Australian workplaces rated as ‘menopause friendly’ on flimsy grounds, inquiry told

<span>Greens senator Larissa Waters has established a Senate inquiry to investigate the health and economic impacts of menopause on Australian women.</span><span>Photograph: Mick Tsikas/AAP</span>
Greens senator Larissa Waters has established a Senate inquiry to investigate the health and economic impacts of menopause on Australian women.Photograph: Mick Tsikas/AAP

Companies are accrediting workplaces as “menopause friendly” without using any strong evidence in their processes, according to leading women’s health organisations and doctors who say women must have input into any changes aimed at helping them.

A Senate inquiry has been established by the Greens senator Larissa Waters to investigate the health and economic impacts of menopause on Australian women, including its effects on workforce participation and productivity.

Some of Australia’s biggest companies have employed the services of businesses offering dedicated workplace menopause-friendly training and accreditation, which claim to help attract and retain female workers, increase productivity and reduce absenteeism.

These accreditation companies have various ways of determining that a workplace is “menopause friendly”, including assessing a workplace’s policies and procedures, examining whether menopause is discussed openly and promoting menopause awareness campaigns and posters.

Related: ‘Menopause market’: Australian women being driven to treat symptoms with unnecessary products, study reveals

But a submission to the inquiry from the Royal Australian College of Obstetricians and Gynaecologists said: “Media coverage in the UK and Australia about women quitting their jobs because of menopausal symptoms is not supported by robust evidence.”

The submission said it was “well established that lack of support and understanding by managers and inflexibility around working hours and conditions contribute significantly to the burden of menopausal symptoms” and that changing workplace practices and culture was required.

But “high quality research must be undertaken to establish how best to support women experiencing troublesome menopausal symptoms in the workplace, including consultation across a range of working environments”, the submission said, adding that consulting women on low incomes and in insecure work vital.

The Royal Australian College of Obstetricians and Gynaecologists referred to a study that found “nearly 1 million” women had quit their jobs in the UK due to lack of employer support for menopause symptoms. The study was later found to be flawed, extrapolating data from a non-representative sample of women and combining other reasons for leaving the workforce, such as pregnancy and fertility problems, with menopause symptoms.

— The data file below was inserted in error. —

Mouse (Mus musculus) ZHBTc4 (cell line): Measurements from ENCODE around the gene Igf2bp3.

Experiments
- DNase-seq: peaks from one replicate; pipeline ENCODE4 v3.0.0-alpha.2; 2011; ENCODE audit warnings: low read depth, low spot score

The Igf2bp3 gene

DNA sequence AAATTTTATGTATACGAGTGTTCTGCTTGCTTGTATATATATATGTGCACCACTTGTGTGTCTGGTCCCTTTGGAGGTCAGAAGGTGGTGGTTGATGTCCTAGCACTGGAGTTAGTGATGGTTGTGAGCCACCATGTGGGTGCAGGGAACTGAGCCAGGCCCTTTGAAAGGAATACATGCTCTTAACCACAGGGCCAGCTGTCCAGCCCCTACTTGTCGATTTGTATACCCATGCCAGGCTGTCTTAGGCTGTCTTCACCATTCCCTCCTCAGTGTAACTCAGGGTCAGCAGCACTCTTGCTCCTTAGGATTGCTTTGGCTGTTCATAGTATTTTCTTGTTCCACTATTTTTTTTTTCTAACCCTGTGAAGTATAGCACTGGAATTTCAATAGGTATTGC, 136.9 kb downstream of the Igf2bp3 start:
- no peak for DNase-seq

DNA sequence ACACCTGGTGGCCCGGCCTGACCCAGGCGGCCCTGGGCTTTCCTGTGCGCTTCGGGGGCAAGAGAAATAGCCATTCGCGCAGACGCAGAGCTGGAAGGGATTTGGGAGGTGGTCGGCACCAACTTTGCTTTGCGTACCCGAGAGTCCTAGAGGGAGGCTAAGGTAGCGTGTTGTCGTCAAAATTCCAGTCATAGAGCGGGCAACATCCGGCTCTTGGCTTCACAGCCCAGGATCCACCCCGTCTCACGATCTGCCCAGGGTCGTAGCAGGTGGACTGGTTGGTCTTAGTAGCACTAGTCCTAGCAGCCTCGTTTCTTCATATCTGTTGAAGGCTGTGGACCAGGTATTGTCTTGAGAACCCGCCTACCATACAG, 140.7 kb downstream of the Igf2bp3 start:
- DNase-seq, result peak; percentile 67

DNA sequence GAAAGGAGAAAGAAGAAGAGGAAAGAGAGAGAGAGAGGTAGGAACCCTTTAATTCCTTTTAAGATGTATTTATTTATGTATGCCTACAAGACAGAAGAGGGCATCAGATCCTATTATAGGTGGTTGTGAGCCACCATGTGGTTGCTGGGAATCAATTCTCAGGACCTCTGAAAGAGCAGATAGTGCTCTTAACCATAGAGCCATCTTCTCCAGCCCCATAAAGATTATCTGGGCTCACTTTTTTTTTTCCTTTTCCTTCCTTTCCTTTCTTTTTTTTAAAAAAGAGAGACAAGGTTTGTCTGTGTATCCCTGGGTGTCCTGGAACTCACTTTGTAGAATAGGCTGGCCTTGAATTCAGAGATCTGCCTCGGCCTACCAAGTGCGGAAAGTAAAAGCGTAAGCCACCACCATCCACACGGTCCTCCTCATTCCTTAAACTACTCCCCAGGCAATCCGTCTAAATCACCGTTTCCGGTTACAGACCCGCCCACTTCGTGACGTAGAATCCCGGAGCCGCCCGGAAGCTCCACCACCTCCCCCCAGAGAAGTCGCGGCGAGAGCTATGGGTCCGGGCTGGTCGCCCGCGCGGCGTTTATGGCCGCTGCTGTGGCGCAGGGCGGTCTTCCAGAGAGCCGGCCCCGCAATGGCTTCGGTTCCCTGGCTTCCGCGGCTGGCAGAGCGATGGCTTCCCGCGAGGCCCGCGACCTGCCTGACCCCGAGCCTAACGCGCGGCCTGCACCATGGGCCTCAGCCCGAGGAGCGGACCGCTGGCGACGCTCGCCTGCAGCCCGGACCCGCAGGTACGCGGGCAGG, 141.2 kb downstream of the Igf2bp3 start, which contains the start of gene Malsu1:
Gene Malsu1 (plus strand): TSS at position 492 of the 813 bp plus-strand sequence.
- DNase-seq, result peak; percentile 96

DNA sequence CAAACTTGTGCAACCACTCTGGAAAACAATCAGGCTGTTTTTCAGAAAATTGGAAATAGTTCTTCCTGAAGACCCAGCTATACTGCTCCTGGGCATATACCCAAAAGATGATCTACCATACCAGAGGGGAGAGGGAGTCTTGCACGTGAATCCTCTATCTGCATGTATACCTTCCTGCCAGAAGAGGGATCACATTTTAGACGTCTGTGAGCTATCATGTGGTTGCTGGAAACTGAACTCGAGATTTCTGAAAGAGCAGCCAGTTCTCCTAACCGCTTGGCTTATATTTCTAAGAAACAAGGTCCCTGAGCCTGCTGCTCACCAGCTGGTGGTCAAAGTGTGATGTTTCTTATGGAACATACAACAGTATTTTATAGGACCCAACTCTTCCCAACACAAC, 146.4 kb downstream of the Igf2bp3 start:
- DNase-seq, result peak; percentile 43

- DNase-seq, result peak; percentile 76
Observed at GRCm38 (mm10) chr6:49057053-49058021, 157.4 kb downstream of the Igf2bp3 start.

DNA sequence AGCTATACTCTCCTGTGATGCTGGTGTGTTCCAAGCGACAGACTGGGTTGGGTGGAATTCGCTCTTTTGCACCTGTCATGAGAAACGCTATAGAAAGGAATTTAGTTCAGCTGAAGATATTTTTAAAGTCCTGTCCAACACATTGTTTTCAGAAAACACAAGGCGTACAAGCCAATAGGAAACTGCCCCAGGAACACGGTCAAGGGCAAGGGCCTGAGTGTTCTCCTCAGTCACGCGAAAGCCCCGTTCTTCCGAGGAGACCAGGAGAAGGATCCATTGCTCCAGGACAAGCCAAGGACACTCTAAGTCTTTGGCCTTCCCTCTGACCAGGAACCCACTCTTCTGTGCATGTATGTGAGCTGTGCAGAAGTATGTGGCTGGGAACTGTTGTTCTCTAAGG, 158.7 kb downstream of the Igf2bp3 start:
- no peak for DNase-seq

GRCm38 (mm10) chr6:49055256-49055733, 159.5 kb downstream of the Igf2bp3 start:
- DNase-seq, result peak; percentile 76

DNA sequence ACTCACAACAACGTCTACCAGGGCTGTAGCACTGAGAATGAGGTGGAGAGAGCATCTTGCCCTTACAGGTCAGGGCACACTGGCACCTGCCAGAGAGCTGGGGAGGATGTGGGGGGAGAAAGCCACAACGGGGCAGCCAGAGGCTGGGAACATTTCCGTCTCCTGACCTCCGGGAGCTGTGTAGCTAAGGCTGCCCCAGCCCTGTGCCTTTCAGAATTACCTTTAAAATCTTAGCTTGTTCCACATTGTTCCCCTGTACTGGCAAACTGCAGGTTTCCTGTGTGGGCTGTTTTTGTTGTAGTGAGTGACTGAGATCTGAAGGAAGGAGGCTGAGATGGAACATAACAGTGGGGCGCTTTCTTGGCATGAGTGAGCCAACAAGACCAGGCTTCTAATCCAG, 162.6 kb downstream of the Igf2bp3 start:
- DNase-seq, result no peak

A submission to the inquiry led by Prof Susan Davis from Monash University’s Women’s Health Research Program said: “There is currently no evidence-based workplace intervention that improves outcomes for working women or for employers.”

“Commercial groups offering ‘workplace menopause-friendly accreditation’ need to be independently evaluated,” the WHRP submission said.

Data from peer-reviewed studies showed most Australian women (~70%) do not have severe menopausal symptoms, the submission said. But even less severe symptoms can significantly affect quality of life.

Data from the first large, nationally representative survey of Australian women about menopause, co-authored by the WHRP, the Australasian Menopause Society and Jean Hailes for Women’s Health, found that of women of reproductive age (18-44) experiencing menopause, 5% experiencing bothersome symptoms (including hot flushes, difficulty concentrating and night sweats) found it hard to do daily activities, while 3% missed days of work or study.

A higher proportion of midlife women (45 to 64) were affected in the last five years by bothersome symptoms – 26% of this group found it hard to do daily activities, 21% found it hard to work or study, and 15% missed exercise. Fewer than one in 10 (7%) of Australian midlife women missed days of work or study due to menopause, the study found.

The chief executive of Jean Hailes, Dr Sarah White, told Guardian Australia the experiences of these women had to be heard and dictate workplace interventions, but the experiences of women missing work for a range of health and social issues also needed to be considered.

“There is absolutely a need to consider how workplaces respond when women are experiencing menopause symptoms, we need to make sure women are supported for full workforce participation,” she said.

“However, … selling the idea that menopause is somehow exceptional is not, in my view, helpful when one considers that many women experience gendered ageism in the workplace.”

A submission from the Australian Medical Association said reasonable changes to workplaces could include a perimenopause/menopause policy factored into existing health and safety risk assessments, flexible work environments and respectful conversations. These could be important measures within inclusivity policies, the submission said.

Prof Martha Hickey, the head of menopause services at the Royal Women’s hospital in Victoria and the lead author of the first Lancet clinical series on menopause, said in her submission to the inquiry: “A major hinderance to the provision of effective supports is the lack of evidence about what interventions/supports are actually helpful.”

The Senate inquiry’s public hearings will begin in June, with the committee due to deliver its report in September.